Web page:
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Randy Speck

Superintendent , Madison District Public Schools

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Should parents, teachers and other personnel be able to carry a concealed weapon in a school?

Recently, legislation was passed in Michigan that gives people the ability to carry a concealed weapon in a school, hospital, church and other open areas (stadiums, shopping malls,etc.). Proponents say the legislation requires those carrying a license to have increased training and that this law would increase public safety. Opponents, say adding the opportunity for an increase in weapons in places that should be the most safe, such as schools, hospitals and churches is a bad idea will lead to something tragic.

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    Dec 17 2012: Randy, always good to talk to you. My first impression is no. Only personnel who are assigned weapons as a basic part of their job should enter with a weapon. A two hour class in weapons safety is not comparable to years of training that makes stress a part of the equation. Even as a law enforcement agent ... the lone ranger philosophy is stupid ... report the event, do what is safe and reasonable, control what you can as preventative measures, and wait for help.

    The opinion of a psych is that we should not make the big news deal we do ... we show people in panic ... seriens whailing ... people screaming and running .. He believes that this makes the shooter feel powerful .. then the media announces his name and that is instant fame to the world (in his eyes) ... perhaps the way these things are approached need to be examined ... and yes the media involvement examined also.

    I have been in some meetings with parents and was glad that they were not armed ... but it answered a lot of questions about their childs behavior.

    Have a good one. Bob.
    • Dec 17 2012: I absolutely agree with you Bob, I know that doesn't happen often, but here's a +1 from me.
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      Dec 19 2012: Dear Robert,

      If my memory serves me, you are a veteran of war, have served as a law enforcement officer, and corrections officer. Your knowledge, experience and well articulated comment are appreciated.
    • Dec 19 2012: That is exactly what happened in CT and it worked with very mixed and sad results. If the internet reports are true (CNN included) it took the police 20 minutes to arrive after the first call was received, for a school shooting in a small town. Think about that. A lone gunman armed to the teeth and shooting in an elementary school and it took the police 20 minutes to get there.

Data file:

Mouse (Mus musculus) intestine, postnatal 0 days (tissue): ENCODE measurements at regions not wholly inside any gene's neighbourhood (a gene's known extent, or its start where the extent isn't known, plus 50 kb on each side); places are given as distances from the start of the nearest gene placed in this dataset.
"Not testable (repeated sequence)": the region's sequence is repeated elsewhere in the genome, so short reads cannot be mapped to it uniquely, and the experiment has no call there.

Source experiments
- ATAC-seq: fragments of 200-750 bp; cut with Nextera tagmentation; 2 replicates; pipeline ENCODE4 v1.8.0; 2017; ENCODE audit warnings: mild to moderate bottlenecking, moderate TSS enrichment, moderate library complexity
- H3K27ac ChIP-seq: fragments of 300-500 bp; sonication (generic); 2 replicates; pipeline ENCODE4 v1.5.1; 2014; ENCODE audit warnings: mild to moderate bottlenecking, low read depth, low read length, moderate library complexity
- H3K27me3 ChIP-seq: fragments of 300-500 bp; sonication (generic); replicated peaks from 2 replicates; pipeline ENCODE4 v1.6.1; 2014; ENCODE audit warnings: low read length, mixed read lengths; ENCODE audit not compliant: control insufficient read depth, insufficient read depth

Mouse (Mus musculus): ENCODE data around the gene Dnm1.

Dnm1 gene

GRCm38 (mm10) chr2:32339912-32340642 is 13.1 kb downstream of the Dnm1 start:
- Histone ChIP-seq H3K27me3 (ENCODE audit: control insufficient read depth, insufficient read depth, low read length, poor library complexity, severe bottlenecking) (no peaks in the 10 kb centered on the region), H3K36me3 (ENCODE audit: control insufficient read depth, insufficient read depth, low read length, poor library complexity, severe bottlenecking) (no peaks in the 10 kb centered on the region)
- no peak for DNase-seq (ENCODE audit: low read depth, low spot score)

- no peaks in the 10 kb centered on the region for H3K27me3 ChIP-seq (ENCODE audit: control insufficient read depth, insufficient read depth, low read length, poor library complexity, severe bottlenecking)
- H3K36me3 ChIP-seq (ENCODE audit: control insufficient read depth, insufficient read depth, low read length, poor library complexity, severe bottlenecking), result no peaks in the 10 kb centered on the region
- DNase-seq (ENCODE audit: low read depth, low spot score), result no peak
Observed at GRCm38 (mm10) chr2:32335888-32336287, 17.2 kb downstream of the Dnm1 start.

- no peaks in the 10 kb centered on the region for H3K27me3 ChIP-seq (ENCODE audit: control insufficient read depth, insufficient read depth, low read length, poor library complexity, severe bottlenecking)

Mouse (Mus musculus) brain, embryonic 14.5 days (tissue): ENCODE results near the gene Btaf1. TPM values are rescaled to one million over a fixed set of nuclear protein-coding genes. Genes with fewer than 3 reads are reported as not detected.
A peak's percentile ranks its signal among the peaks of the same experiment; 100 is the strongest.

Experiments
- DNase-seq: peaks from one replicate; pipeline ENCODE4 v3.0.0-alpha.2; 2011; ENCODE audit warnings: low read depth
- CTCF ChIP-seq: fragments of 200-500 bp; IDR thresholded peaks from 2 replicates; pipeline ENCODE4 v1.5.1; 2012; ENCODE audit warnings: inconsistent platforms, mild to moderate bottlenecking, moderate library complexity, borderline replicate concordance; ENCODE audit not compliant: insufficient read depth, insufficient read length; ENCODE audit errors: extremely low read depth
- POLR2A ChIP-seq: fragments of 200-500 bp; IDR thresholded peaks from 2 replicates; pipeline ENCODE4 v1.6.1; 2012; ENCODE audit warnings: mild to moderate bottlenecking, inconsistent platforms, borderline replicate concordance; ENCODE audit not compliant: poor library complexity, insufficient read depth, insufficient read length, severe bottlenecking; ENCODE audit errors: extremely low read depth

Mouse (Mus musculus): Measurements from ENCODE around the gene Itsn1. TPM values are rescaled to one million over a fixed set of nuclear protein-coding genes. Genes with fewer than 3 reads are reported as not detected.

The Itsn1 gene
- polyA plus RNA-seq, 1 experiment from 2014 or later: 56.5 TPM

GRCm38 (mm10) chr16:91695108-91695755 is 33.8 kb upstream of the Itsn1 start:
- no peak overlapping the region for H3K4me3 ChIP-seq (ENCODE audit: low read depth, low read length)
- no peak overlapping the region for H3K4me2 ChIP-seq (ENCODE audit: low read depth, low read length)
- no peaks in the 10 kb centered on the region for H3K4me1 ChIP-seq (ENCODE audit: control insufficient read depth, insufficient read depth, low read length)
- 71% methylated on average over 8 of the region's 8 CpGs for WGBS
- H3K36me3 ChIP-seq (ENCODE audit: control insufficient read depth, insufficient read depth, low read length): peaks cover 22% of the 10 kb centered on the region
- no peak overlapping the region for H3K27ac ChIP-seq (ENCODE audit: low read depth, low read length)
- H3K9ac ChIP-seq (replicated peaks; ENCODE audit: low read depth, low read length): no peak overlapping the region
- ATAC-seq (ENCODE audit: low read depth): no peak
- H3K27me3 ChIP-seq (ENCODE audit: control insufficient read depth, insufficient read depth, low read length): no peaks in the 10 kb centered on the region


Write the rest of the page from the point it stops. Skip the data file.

Am I faulting the police? Absolutely not. But we delude ourselves if we think that waiting for help is the best thing. If so, then we are reducing people's options to a simple lottery and we should say 'do what is safe, reasonable, wait for help and pray your number is not up'

      In these types of tragedies a lone ranger could have potentially bought some time. Or not, who knows, that is the point of prevention.
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        Dec 19 2012: Mercuro Chrome,
        I think anyone deludes him/herself by believeing that a" lone ranger" could potentially buy time. I'm sure you know that some guns that are available, have a high RPM (rounds per minute)? Some assault rifles fire at a rate of 460-900 RPM. Submachine guns and machine pistols fire at a rate of 1,000-12,000 RPM. A lot of damage could potentially be done BEFORE a "lone ranger" even got notification. I believe the shooter in CT had shot himself before the police arrived? He/she could end his/her own life at any time after killing a lot of other people, and before the "lone ranger" arrived. I agree with your suggestion to do what is safe and reasonable. We will not solve a gun issue by bringing more guns into the scene. Those who want to kill, will simply get more advanced faster killing guns, which are availabe.
        • Dec 20 2012: Colleen. A lot of damage was done in CT because the shooter had a big capacity semi auto weapon and because the police response was slow. It's a combination of factors that made this massacre possible. We must reassess our thinking about this before it continues to happen. I am for gun control of specific weapons but I do not believe it is a panacea. for example, strictly speaking this killer used an illegally acquired weapon. He chose to go to a place where he knew he would be unopposed. He chose to target our children and we are choosing to see the gun as the only problem. That is a mistake. Until we reassess our views on gun free zones these tragedies will continue to happen.